Dreams are pretty much all you can have in Cuba and boxing allows Cuba’s youth to do just that. Cuba’s rich olympic legacy is a strong source of inspiration for young fighters all around the country. Ambitions of a successful career a la “Kid Chocolate” fuel determination and focus in La Havana’s numerous neighborhood boxing gyms. It’s in these neglected infrastructures where passion emerges, where skills are forged and where dreams are born.
My first stop was in Havana Vieja at Rafael Trejo’s gym. Rafael Trejo Gimnasio al Aire Libre is the oldest boxing club in Havana. The open air training facility offers local pugilists a boxing ring placed at the center of a courtyard surrounded by bleachers and pastel walls from apartment buildings next-door. Despite its well worn and neglected appearance, this boxing arena trained and formed numerous Olympic champions. I arrived at Rafael Trejo’s right before the evening training session. The sun was setting and I only had the ring’s neon bars as a source of light to capture the boxers’ determination, focus and commitment to this sport that acts as means of escaping the crude realities of everyday life.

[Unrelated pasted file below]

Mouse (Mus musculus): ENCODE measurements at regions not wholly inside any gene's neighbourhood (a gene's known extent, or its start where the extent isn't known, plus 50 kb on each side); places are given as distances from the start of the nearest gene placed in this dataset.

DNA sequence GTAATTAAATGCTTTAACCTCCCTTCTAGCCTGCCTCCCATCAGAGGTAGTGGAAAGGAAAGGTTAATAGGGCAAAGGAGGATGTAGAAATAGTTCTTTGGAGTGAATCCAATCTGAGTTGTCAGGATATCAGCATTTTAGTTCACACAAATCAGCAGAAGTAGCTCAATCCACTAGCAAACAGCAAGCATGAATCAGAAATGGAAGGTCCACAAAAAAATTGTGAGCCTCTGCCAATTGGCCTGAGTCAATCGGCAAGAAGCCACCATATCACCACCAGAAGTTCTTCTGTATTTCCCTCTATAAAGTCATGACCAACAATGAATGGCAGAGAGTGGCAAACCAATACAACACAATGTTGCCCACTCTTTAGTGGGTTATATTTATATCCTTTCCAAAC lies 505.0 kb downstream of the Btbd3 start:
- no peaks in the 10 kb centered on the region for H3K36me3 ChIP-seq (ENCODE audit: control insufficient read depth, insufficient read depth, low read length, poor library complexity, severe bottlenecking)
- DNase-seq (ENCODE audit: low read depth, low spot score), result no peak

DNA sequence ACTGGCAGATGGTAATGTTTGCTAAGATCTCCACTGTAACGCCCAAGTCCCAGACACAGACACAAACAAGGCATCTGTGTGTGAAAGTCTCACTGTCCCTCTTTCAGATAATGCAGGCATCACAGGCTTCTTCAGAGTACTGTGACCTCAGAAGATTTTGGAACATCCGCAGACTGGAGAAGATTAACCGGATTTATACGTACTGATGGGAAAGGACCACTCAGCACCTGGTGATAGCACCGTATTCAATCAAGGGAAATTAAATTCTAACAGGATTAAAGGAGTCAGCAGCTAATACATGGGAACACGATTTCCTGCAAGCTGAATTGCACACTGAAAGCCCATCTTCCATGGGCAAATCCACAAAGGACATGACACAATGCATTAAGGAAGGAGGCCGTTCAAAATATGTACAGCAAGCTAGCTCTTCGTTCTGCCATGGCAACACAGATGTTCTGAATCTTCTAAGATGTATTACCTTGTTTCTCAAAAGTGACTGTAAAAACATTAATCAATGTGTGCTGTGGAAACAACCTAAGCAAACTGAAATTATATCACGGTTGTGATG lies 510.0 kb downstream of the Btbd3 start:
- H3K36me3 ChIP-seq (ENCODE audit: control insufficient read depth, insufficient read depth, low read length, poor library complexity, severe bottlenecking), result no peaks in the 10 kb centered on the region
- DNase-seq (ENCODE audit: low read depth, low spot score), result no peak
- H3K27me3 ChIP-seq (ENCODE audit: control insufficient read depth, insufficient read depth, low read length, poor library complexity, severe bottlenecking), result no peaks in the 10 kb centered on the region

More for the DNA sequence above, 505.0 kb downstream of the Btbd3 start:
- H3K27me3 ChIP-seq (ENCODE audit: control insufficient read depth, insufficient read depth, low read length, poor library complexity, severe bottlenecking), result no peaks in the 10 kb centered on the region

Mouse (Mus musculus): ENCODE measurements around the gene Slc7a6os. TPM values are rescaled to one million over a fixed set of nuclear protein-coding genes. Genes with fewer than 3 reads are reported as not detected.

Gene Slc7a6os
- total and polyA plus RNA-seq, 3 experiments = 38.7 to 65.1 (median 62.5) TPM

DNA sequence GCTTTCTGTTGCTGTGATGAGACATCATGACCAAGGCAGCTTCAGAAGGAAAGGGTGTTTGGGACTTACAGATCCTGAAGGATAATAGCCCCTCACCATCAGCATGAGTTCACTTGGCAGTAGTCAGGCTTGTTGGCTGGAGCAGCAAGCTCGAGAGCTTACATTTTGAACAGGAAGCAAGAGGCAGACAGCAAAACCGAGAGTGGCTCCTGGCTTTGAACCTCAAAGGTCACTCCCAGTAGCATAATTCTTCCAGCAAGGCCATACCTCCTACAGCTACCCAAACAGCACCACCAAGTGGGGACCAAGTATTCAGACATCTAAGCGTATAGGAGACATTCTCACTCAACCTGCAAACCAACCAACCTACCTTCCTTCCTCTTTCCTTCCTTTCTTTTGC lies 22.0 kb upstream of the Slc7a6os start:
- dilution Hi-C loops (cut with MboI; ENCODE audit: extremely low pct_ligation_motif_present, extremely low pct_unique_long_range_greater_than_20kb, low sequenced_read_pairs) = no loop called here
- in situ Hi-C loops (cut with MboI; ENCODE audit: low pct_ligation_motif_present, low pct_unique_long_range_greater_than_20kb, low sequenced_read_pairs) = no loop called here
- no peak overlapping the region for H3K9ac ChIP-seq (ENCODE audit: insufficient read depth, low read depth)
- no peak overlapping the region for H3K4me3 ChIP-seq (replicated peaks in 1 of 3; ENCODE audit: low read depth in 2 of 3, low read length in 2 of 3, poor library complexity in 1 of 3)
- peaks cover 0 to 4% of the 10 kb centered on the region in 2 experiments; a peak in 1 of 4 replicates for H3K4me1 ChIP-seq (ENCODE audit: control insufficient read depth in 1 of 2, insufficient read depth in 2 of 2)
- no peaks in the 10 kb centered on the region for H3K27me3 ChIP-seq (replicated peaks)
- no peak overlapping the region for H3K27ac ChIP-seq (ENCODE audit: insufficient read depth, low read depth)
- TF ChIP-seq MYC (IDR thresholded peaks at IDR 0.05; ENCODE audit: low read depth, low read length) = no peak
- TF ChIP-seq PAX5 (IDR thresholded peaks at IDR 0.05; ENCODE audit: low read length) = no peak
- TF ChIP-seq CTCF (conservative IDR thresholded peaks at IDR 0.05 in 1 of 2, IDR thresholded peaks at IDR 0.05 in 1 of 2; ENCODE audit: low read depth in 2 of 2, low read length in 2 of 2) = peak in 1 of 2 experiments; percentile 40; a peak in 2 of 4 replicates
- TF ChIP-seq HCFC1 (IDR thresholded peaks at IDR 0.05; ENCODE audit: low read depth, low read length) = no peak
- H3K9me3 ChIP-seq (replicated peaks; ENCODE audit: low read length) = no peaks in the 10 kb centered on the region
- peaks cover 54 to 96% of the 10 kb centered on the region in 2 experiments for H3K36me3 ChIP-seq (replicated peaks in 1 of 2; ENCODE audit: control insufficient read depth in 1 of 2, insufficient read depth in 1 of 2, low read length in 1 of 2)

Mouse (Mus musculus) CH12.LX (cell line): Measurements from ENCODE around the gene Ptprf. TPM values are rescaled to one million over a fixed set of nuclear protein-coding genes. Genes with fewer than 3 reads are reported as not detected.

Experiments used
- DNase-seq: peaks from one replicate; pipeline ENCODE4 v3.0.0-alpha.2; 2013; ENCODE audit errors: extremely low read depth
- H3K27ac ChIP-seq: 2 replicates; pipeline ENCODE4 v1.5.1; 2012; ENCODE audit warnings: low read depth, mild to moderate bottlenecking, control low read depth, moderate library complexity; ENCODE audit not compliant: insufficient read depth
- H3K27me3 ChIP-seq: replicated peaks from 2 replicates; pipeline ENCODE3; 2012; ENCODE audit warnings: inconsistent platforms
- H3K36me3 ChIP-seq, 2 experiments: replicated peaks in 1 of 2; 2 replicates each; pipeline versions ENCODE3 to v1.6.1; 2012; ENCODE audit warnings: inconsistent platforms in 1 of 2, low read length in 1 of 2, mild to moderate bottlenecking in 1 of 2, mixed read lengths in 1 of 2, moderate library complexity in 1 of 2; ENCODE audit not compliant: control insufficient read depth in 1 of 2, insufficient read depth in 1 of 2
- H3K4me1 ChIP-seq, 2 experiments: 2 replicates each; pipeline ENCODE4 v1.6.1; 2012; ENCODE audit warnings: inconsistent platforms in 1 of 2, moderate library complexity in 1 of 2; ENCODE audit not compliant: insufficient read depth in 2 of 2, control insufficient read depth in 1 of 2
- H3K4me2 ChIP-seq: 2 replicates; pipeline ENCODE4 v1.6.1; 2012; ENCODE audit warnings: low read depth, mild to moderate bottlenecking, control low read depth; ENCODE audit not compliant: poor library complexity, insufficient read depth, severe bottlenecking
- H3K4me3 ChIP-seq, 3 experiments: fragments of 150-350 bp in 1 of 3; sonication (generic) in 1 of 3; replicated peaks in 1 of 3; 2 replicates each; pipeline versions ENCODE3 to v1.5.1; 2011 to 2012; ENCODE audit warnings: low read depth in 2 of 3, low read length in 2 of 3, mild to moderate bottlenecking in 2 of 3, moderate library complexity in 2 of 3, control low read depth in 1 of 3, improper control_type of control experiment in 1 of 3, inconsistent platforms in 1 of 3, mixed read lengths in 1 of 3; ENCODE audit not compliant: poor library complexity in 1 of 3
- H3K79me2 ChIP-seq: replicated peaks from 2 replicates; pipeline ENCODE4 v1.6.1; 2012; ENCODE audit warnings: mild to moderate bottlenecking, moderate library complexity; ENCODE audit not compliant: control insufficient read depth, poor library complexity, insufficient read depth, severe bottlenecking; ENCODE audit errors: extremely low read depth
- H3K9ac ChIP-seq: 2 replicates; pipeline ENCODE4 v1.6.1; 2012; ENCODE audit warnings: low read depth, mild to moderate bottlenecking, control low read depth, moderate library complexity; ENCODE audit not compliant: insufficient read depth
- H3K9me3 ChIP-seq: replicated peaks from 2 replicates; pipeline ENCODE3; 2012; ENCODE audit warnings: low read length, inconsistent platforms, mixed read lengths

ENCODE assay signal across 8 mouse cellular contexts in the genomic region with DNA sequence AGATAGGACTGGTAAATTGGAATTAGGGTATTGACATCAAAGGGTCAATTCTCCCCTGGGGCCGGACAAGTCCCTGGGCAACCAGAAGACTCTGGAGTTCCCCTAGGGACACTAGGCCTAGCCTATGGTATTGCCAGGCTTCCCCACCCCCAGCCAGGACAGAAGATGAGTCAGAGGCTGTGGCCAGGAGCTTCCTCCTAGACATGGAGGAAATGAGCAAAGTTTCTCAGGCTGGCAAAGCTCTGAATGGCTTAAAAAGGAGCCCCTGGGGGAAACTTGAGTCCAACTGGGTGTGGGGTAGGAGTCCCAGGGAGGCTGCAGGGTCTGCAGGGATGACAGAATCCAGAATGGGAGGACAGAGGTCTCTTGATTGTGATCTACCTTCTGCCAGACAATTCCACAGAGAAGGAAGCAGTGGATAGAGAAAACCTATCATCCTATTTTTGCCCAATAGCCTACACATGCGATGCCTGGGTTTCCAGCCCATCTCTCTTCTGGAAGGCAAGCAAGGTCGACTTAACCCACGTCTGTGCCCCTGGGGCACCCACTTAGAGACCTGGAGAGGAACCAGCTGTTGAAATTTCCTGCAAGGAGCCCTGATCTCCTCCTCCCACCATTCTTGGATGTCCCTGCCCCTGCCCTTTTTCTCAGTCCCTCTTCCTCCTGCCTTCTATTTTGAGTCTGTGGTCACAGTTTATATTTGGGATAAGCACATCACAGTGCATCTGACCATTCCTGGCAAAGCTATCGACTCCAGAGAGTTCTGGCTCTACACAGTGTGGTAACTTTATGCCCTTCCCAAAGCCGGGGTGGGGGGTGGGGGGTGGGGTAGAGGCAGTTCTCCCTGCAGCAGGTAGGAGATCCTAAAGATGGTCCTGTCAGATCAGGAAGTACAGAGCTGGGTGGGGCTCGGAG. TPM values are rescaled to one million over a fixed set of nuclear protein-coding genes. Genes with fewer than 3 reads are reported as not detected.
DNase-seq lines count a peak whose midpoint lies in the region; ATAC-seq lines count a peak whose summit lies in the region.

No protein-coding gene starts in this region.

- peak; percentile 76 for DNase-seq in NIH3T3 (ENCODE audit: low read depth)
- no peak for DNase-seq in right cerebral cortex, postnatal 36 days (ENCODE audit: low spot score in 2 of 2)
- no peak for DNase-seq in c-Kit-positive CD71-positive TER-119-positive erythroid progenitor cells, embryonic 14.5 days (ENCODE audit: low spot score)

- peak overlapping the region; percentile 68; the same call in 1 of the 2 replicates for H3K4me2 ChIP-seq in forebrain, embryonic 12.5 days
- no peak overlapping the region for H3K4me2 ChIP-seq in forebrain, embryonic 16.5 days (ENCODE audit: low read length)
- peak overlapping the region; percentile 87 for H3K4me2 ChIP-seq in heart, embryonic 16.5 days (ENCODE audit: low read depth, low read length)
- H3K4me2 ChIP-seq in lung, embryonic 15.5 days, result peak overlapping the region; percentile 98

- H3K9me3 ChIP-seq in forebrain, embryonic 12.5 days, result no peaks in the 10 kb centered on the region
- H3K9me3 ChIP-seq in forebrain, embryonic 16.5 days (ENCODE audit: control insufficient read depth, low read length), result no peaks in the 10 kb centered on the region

The next day, I visited Kid Chocolate’s sports arena located in front of the Capitolio in Centro Havana. Here, kids and young adults were honing their skills on the worn-out parquet floor and shadow boxing in front of stained mirrors. The heat and the lack of air gave a suffocating feeling, amplified by the fact that the ceilings were exceptionally low. This is as raw as boxing and photography gets.
Check also my Havana street pictures series.